More depressing was a meeting this afternoon regarding bribes from vendors, and in the name of cultural diversity, our HR manager never really got around to saying that if you accept more than a modest meal and a mug with the vendor's name on it, you're crossing a moral and ethical line that leaves it open to question whether you've chosen a supplier for business reasons, or for other reasons.  So apparently business ethics rules are being written in Jell-O these days.

(and yes, I know that in many companies, the sales team gets to live like kings--and often perverse ones--on the company dime, but there at least used to be a pretense that the engineers and managers in the factory had a higher code to honor)

Monday, November 14, 2011

Alternative theory on Penn State....

....given by Paul Greenberg, one of my favorites. And it also appears that the man who didn't risk a confrontation with a man 30 years older is also out of coaching.  I wish Mr. McQueary well as he repents from a grievous sin here.

And, given that it's estimated that 3% of adult men have sexually abused a minor, it's my prayer that more people stand up to abusers and talk to the police.  Do some math;100 D1-A football programs with ten coaches apiece, and up to 3% of them have a horrible secret.  Maybe others have some talking to do.  It sure beats drinking one's sorrows away at not standing up to protect a child.

Saturday, November 12, 2011

Hybrid brilliance

Evidently, as any good EE would tell you, there has been a problem with the Chevy Volt in crash testing; the battery caught fire, which is something you can expect of any battery holding a lot of energy when it gets shorted out.  The trouble, of course, is that there are a lot more batteries in the Volt, holding a lot more energy per pound, than in ordinary cars.

So not only is the Volt a technological boondoggle, its powertrain is a major hazard, too.  And as luck would have it, it's still got a gas tank to incinerate you after the battery ignites.  Maybe it's time to leave the car engineering to...say....carmakers and others who understand engineering tradeoffs, eh?

Almost good enough

It's a good thing that Big Red beat Penn State today (sorry Pentamom), but it's a shame that the Huskers didn't win 55-0 and get the coach who failed to stop a horrendous crime fired.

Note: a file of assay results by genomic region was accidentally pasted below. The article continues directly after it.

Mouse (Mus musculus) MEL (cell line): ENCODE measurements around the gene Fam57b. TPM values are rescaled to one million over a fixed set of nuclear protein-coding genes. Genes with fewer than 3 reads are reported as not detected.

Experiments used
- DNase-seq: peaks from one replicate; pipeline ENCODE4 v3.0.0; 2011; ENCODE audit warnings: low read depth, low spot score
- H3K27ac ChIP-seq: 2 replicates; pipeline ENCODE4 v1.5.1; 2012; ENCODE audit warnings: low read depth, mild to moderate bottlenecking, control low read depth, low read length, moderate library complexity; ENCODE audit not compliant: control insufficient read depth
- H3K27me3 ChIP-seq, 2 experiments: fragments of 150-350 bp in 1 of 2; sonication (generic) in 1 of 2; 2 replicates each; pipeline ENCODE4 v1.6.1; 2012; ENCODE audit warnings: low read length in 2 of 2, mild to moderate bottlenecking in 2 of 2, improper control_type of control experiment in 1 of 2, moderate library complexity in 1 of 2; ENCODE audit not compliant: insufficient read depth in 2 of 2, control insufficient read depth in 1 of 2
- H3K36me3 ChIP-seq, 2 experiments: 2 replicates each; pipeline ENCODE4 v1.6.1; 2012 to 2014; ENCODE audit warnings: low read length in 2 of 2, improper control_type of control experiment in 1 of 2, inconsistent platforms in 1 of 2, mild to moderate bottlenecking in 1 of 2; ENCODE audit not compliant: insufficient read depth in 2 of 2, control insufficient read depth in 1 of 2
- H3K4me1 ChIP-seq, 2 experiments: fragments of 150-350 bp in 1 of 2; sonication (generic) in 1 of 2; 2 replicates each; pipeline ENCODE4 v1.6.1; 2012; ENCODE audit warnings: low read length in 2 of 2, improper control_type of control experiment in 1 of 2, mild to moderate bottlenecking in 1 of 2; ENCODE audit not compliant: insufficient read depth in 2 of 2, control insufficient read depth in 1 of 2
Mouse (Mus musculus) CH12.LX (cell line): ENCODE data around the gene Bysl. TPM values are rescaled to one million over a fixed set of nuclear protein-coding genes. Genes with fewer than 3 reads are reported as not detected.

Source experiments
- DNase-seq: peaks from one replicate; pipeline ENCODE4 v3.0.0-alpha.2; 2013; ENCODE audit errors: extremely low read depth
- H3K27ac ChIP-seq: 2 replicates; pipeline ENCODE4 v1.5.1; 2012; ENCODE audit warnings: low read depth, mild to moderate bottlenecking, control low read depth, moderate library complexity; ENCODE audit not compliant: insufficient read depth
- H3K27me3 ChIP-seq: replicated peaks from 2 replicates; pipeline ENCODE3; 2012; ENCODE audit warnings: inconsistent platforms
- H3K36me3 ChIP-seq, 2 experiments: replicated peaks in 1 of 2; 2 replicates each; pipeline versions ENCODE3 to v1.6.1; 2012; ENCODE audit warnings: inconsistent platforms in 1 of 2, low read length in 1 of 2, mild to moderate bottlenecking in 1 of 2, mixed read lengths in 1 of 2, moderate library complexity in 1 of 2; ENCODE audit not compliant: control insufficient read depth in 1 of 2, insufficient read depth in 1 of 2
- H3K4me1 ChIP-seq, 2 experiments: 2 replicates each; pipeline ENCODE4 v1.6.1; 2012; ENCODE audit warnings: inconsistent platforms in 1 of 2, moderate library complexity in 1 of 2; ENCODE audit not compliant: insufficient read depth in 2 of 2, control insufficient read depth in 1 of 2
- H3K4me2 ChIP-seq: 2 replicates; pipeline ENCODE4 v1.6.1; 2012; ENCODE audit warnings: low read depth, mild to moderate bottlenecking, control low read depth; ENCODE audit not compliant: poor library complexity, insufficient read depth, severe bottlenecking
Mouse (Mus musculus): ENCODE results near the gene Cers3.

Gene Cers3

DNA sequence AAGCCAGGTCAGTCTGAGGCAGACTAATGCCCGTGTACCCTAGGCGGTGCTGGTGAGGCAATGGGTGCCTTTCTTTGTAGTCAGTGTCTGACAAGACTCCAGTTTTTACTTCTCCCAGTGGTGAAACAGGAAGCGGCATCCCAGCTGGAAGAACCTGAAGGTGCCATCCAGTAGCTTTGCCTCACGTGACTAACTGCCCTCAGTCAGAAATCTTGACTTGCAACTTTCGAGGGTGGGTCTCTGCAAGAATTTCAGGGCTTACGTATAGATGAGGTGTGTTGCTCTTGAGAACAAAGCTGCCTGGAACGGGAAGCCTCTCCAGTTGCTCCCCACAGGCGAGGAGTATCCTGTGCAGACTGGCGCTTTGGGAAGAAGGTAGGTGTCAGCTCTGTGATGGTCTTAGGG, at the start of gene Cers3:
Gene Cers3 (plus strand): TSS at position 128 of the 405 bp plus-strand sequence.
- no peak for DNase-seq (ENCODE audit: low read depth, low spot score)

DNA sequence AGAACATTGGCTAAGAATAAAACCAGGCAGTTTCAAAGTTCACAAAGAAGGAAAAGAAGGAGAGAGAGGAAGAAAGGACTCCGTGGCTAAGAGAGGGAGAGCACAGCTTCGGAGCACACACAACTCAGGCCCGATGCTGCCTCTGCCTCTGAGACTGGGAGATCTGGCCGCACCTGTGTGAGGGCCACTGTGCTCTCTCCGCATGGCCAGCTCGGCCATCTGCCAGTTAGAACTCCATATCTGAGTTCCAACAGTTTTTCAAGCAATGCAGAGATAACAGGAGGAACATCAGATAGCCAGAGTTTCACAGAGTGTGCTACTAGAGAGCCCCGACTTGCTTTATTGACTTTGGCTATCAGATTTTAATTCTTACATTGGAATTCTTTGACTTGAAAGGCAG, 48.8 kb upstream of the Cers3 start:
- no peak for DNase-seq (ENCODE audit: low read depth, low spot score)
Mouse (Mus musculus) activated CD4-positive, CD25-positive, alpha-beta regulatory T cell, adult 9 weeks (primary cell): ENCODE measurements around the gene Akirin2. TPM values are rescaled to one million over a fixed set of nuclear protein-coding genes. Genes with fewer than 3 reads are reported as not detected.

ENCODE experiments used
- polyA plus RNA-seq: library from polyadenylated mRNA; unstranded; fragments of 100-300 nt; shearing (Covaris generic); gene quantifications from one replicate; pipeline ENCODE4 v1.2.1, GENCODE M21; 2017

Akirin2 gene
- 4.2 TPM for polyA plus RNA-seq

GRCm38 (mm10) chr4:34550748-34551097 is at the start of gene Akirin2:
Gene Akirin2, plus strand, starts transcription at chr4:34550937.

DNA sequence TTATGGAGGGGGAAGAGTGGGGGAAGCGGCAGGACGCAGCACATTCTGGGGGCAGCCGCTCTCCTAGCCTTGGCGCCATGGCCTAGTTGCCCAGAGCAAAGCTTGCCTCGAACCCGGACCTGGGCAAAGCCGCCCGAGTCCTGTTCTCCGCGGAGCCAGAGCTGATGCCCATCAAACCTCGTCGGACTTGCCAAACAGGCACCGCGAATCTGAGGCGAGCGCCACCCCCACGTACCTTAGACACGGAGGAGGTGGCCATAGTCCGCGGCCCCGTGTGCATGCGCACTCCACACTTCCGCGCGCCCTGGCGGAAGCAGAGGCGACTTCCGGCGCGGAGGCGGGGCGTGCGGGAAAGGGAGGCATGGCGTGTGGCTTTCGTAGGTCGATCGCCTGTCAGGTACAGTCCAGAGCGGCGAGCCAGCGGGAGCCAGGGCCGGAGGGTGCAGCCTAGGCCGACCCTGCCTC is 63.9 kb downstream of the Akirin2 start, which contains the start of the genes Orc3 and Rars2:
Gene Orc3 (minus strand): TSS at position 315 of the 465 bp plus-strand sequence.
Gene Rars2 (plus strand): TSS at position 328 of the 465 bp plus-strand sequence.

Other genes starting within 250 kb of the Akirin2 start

That said, knowing the level of corruption in sport today, I'm waiting for the other shoe to drop on some other programs as someone who has seen some barbarity decides to speak up to the police.  For the sake of little ones, I hope that whoever it is does so soon.

Monday, November 07, 2011

Another "triumph" of regulation

Probably like many parents with newer homes, I've been getting better at patching sheetrock because of the weird doorknobs that are in my home.  The kids open the door, not knowing their strength, and no matter how well I set the door stops, the hole in the sheetrock grows.  So I went to the hardware store, and asked if they had any old style doorknobs that didn't have the lock tab protruding, but rather locked simply as you press the doorknob towards the door and rotate it.

No luck, and Charlie--the owner--told me that it was supposed to make life easier for people with disabilities because the old doorknobs needed two actions to lock it instead of one.  He also noted that he was selling a lot more spackle than he used to, for obvious reasons.

So when I went home, I tried out my fancy new OSHA and Americans with Disabilities Act approved doorknobs.  Press, and turn, just like the old ones, and the "benefit" for the disabled appears to be that instead of being able to use your palm or your fingers to work the old ones, you now need to use your fingers to unlock or lock your bathroom door.

I'm sure the arthritis sufferers of the world appreciate it a lot, and if they could only get their hands into that position, would be giving our government the appropriate, one finger salute for their help.  Along with every father who's patched the wall for the tenth time because of those fool things.  

The fix, for what it's worth, are little round things that glue right where the doorknob will hit the wall--some of them even featuring an indent just the size of the lock tab.  I'll be sending the government a bill for this one....

Wednesday, November 02, 2011

When in Seattle.... might do well to avoid Dr. Guillotine and anyone named Robespierre.  Apparently the "Occupy Wall Street" protesters are starting to act like they're taking part in the French Revolution.  Let me eat brioche, but we'll do it here in Minnesota, thank you very much. And away from the Jacobins in Minneapolis, of course.

Alternatively, my friend Mark would tell me that the reign of terror started years ago in Seattle when Bill Gates more or less stole the visible parts of Apple's operating system without duplicating the magic inside.  But that's just a Mac-head talking, of course.   Who is also probably not in Seattle right now, either. 

Tuesday, November 01, 2011

Reformation Day fun